AR Philosophy > Legalities

from New York Law Journal
Sept 2005
Law schools see a growing interest in representing
creatures that can't speak for themselves

It's 4 p.m. at the D.C. Animal Shelter in Washington, D.C. A black Lab puppy with longing eyes is being taken from his cage -- to be euthanized. Because of the city's serious overpopulation of companion animals, this scene occurs every day at the shelter.

What's the solution? Laws requiring mandatory spaying and neutering of all licensed companion animals in the district would keep this population under control. Today, though, no such laws exist. But students in the George Washington University Law School's animal law program are working with the Department of Health to finalize this legislation and present it to the D.C. Council. With new laws, and fewer animals needing adoption, the black Lab being led to his death could have lived out his life in a loving home.

Working to require spaying and neutering is just one element of "animal law," a legal specialty that is starting to attract the attention of law schools across the country. The school at GW, for example, has grown to become one of the top law schools in the country to offer an extensive animal law program.
Until recently, animal law was a relatively small and unknown specialty in the legal profession. Meanwhile, corporate interests have exploited the holes in the laws applied to animals. For instance, the meat industries have ensured that the Animal Welfare Act -- the federal statute purportedly providing protection for all animals -- effectively does not apply to farm animals. And state laws applying to these animals deny them the most basic requirements of humane treatment as they lay eggs, provide milk or wait to be slaughtered as meat.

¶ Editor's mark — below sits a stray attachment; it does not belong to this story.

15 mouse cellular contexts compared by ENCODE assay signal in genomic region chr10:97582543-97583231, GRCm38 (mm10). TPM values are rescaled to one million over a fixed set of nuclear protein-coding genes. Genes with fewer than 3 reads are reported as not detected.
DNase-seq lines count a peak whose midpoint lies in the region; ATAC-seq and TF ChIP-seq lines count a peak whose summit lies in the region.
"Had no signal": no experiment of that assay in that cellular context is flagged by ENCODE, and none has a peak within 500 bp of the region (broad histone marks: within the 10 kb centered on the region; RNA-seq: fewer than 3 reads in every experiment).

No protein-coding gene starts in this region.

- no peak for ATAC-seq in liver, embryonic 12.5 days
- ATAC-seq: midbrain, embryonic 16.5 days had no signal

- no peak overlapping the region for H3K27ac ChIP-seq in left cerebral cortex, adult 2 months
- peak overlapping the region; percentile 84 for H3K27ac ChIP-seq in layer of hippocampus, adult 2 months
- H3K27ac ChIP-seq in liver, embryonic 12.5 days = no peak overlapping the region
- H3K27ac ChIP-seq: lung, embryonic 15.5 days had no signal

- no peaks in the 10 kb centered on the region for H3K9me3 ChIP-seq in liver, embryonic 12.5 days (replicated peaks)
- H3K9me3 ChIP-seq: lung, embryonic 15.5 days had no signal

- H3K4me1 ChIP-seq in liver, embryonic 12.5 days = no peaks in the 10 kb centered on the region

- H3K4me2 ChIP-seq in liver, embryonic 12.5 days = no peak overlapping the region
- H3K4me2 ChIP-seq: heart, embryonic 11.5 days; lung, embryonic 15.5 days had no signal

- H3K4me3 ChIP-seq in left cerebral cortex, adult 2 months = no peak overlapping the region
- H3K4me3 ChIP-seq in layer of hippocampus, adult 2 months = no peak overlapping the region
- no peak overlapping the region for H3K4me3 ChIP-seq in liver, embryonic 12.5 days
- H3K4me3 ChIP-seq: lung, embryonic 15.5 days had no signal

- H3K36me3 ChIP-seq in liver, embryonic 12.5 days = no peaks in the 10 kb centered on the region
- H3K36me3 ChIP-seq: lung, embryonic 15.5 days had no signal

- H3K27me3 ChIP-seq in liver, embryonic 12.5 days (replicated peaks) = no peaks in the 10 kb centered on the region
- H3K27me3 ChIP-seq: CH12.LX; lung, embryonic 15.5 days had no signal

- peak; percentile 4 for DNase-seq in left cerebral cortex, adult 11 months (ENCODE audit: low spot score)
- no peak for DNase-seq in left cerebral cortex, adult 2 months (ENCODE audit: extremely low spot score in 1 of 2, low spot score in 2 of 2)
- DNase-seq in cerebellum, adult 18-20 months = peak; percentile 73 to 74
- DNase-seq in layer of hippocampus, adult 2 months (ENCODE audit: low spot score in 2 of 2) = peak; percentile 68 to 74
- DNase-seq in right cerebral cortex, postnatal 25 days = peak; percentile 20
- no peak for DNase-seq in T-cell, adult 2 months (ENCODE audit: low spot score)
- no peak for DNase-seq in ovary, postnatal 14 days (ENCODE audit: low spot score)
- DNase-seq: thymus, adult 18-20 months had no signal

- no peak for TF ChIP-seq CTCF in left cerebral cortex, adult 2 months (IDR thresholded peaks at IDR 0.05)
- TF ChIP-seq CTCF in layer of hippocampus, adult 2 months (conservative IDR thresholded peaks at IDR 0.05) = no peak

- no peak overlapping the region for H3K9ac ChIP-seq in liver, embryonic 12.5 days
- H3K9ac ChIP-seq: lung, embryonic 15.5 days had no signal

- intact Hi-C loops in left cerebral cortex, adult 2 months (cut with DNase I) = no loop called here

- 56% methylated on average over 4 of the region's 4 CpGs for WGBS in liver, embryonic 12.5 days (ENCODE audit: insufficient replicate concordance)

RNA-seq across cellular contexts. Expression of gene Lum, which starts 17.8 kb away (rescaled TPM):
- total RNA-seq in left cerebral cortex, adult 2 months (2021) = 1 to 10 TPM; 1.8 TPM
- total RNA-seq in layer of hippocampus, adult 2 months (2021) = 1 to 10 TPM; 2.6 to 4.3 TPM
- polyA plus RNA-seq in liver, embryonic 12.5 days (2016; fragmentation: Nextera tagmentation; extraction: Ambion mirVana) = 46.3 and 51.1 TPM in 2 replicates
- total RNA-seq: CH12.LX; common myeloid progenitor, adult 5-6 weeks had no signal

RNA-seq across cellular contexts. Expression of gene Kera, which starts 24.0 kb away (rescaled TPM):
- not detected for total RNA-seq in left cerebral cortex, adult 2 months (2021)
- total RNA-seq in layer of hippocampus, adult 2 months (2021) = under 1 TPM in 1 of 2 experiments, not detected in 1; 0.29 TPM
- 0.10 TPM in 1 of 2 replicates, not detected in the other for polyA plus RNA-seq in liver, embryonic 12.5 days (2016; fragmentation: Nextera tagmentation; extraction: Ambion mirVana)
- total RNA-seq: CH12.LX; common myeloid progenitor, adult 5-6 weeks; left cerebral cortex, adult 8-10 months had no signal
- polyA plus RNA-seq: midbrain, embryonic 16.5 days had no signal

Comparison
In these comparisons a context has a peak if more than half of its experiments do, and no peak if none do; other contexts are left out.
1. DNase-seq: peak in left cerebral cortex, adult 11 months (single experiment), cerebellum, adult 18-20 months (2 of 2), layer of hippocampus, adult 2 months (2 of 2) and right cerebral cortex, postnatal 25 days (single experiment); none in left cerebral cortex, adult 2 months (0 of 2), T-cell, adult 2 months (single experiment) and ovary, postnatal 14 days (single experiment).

What will the future hold? LL.M.'s in animal law? Specialized study-abroad programs in animal law? In the short term we can expect to see enrollments in animal law courses increase and new courses develop.

It would be no surprise if many law schools soon begin to offer several courses on the topic beyond the general overview course, including courses in specialized areas such as farm animals, animals used in research, endangered species, animal cruelty, and international animal law. GW Law School certainly plans to continue to develop and expand its animal law program. GW Law's program is thriving, but it is not an anomaly. It is a sign of things to come.

Joan Schaffner is an associate professor at the George Washington University School of Law, and Kerry Contini is a law student there.

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